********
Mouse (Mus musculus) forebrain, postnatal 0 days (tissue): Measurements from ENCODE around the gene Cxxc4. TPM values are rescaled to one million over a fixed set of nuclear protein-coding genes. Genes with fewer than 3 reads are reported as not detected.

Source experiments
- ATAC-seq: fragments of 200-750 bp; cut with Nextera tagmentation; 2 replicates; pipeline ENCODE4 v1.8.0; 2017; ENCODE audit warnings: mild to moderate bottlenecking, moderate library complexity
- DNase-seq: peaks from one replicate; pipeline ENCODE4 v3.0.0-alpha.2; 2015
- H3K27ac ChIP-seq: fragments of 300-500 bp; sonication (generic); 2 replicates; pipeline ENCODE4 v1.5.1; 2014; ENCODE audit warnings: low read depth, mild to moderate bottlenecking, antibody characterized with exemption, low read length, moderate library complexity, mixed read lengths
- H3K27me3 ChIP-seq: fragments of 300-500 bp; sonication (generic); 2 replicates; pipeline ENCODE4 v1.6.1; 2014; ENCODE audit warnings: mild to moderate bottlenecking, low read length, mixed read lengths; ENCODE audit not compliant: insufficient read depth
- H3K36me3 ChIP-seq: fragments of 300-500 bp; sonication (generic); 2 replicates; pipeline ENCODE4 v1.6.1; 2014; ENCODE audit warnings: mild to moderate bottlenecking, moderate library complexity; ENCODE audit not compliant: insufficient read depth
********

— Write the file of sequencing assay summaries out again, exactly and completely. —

Mouse (Mus musculus) forebrain, postnatal 0 days (tissue): Measurements from ENCODE around the gene Cxxc4. TPM values are rescaled to one million over a fixed set of nuclear protein-coding genes. Genes with fewer than 3 reads are reported as not detected.

Source experiments
- ATAC-seq: fragments of 200-750 bp; cut with Nextera tagmentation; 2 replicates; pipeline ENCODE4 v1.8.0; 2017; ENCODE audit warnings: mild to moderate bottlenecking, moderate library complexity
- DNase-seq: peaks from one replicate; pipeline ENCODE4 v3.0.0-alpha.2; 2015
- H3K27ac ChIP-seq: fragments of 300-500 bp; sonication (generic); 2 replicates; pipeline ENCODE4 v1.5.1; 2014; ENCODE audit warnings: low read depth, mild to moderate bottlenecking, antibody characterized with exemption, low read length, moderate library complexity, mixed read lengths
- H3K27me3 ChIP-seq: fragments of 300-500 bp; sonication (generic); 2 replicates; pipeline ENCODE4 v1.6.1; 2014; ENCODE audit warnings: mild to moderate bottlenecking, low read length, mixed read lengths; ENCODE audit not compliant: insufficient read depth
- H3K36me3 ChIP-seq: fragments of 300-500 bp; sonication (generic); 2 replicates; pipeline ENCODE4 v1.6.1; 2014; ENCODE audit warnings: mild to moderate bottlenecking, moderate library complexity; ENCODE audit not compliant: insufficient read depth